By Charlie Sarson, a PhD researcher, fully funded by the AHRC via the Midlands3Cities Doctoral Training Partnership, and visiting lecturer in Media and Communication at Birmingham City University.

February marks LGBT History Month in the UK, and with it a chance to reflect on past instances of activism, solidarity, resistance to state violence, and cultural shifts. It is also an opportunity to mourn our losses – both historical and contemporary – and channel that energy into pushing boundaries further going forward.

Or not, as one of Britain’s leading gay lifestyle magazines gave credence to only a week into this month.

On 7 February 2018, Attitude magazine published an opinion piece entitled ‘Young Queer People Shouldn’t Be Obliged To Care About LGBT History – And That’s The Biggest Sign Of Success There Is’ (Jones, 2018); the author argues that queer kids are allowed to be themselves in schools and can experiment with their sexuality without fear, sharing similarities with the theory of inclusive masculinity largely pioneered by Eric Anderson (2009). The rhetoric of social change in Anderson’s work places gay liberation politics in the background and the narrative focuses largely on praising the inclusive nature of some (i.e. white, middle-class, university educated) Anglo-American heterosexual men; their progressive attitudes towards homosexuality are, apparently, to thank for our tolerant society.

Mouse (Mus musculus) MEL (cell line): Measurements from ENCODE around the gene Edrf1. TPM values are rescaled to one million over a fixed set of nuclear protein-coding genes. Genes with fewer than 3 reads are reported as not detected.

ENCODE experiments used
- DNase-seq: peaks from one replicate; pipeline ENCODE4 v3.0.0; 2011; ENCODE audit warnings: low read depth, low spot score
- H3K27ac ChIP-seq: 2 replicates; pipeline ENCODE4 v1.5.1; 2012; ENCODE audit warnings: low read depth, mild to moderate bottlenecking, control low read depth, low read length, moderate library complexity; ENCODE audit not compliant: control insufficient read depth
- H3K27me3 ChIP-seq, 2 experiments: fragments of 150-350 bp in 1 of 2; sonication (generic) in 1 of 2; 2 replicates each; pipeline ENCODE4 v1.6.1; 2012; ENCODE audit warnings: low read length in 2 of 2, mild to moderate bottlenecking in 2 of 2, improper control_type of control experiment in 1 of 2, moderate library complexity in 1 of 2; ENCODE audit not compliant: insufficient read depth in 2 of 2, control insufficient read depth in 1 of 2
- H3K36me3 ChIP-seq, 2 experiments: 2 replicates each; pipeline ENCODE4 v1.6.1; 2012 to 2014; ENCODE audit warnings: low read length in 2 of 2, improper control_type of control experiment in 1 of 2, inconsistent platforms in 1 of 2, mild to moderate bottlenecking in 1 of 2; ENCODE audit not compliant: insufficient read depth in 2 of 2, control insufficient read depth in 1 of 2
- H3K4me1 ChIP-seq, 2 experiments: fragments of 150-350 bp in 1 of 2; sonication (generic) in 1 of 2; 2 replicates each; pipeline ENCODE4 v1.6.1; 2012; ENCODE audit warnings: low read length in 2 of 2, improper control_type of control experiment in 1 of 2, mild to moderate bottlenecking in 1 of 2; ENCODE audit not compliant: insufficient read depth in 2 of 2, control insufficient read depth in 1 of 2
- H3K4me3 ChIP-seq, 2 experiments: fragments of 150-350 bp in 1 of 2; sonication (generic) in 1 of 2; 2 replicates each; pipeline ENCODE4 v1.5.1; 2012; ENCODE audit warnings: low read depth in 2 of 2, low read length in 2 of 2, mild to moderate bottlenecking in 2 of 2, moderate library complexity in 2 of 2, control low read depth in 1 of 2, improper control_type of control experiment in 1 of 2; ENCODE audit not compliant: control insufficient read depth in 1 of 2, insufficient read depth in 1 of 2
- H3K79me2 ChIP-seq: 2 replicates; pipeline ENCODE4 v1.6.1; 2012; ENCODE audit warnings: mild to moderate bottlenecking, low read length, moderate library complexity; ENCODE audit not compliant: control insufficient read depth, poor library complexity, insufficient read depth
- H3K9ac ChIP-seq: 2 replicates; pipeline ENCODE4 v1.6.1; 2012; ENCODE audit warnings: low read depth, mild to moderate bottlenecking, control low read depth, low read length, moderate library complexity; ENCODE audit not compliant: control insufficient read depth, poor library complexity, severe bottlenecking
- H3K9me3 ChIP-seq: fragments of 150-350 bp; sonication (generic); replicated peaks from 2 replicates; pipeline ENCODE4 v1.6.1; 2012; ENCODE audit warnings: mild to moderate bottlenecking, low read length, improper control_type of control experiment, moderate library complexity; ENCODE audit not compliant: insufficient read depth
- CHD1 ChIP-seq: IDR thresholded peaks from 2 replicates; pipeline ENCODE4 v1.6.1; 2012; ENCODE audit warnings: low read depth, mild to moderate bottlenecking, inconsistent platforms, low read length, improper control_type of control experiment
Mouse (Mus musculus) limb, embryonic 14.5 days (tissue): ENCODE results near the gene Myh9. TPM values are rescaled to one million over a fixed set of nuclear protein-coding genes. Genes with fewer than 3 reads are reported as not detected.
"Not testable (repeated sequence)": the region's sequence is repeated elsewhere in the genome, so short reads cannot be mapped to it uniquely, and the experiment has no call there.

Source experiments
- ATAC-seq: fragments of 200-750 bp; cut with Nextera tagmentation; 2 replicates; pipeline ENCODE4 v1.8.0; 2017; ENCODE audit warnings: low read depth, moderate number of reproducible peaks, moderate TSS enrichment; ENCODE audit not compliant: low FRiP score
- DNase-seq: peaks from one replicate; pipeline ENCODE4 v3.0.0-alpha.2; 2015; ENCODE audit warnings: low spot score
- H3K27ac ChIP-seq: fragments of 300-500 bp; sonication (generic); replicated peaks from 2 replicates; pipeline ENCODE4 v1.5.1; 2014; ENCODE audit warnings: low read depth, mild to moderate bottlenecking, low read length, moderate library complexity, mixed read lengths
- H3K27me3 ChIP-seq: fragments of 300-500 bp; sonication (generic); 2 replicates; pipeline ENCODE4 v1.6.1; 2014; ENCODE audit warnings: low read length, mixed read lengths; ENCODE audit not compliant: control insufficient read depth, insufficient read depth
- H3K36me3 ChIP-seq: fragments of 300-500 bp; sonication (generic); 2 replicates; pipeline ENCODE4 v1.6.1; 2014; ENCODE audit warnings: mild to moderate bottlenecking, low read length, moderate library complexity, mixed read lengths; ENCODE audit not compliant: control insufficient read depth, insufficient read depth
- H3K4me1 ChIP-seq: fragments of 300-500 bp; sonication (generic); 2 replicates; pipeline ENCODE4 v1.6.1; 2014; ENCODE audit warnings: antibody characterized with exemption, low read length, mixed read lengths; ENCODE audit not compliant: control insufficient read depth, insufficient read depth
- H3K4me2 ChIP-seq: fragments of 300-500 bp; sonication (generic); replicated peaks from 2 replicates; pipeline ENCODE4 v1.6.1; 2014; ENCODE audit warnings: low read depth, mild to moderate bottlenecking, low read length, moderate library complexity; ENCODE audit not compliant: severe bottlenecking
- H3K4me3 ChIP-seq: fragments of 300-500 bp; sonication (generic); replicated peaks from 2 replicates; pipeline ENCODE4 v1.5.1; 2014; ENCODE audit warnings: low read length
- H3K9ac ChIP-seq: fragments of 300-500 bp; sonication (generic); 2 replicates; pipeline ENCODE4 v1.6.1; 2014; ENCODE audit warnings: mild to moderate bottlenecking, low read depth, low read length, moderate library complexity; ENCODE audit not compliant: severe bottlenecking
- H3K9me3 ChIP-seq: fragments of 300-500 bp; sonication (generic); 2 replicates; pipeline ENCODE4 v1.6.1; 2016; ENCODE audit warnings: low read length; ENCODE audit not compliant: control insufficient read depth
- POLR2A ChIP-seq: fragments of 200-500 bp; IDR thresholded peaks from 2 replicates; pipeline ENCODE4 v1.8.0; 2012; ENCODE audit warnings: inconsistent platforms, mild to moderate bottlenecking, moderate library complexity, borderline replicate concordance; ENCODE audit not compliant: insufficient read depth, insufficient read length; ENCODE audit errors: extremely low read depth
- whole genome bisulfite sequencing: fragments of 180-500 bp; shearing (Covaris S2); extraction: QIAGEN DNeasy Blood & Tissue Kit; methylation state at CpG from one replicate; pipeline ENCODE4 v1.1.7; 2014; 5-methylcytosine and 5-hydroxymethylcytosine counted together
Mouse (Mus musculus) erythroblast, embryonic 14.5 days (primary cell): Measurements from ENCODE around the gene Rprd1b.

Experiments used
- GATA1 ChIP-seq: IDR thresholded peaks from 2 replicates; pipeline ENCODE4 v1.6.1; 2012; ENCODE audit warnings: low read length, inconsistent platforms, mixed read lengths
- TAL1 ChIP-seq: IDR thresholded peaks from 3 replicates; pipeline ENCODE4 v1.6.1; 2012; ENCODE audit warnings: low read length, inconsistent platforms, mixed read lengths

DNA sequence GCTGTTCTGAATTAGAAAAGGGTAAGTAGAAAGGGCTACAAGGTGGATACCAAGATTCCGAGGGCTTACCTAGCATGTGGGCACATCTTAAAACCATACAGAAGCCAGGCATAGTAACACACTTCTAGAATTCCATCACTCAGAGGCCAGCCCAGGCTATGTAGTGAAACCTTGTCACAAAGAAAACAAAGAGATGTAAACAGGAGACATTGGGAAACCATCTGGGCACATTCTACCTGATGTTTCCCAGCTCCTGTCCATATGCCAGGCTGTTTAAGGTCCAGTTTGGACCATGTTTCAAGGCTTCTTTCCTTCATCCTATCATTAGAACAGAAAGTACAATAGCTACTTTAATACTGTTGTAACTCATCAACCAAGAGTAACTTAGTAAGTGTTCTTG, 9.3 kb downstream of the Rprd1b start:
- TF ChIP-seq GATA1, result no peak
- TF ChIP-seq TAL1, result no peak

Jones’s Attitude article falls foul of the same self-satisfaction. He pays the most passing of references to continuing issues (transphobia and a lack of freely available Pre-exposure prophylaxis or PrEP), but fails to recognise the importance of knowing one’s LGBT history and its role in ensuring that, as he claims, (some) queer kids can now grow up relatively unscathed with celebrity role models to look up to. The cultural climate that currently exists for LGBT youth was not borne out of the goodwill and graciousness of our heterosexual counterparts, and as soon as that is deemed inconsequential then complacency will forever stunt progress.

The queer cabaret star and performance artist David Hoyle has addressed this issue in his signature style; that is, one of unfaltering conviction laced with scathing camp wit. During a performance as part of ‘Dave’s Drop-In Centre’ held at London’s The Royal Vauxhall Tavern, he states of our supposed queer utopia: ‘So you twenty year olds, from your middle-class backgrounds, where your parents are saying “Look, if needs be, I’ll guide his c**k up your a**e”… some of us from a certain generation never had that f******g luxury’ (Hoyle, 2009). Through the humour, there is a stark reminder and a stark warning.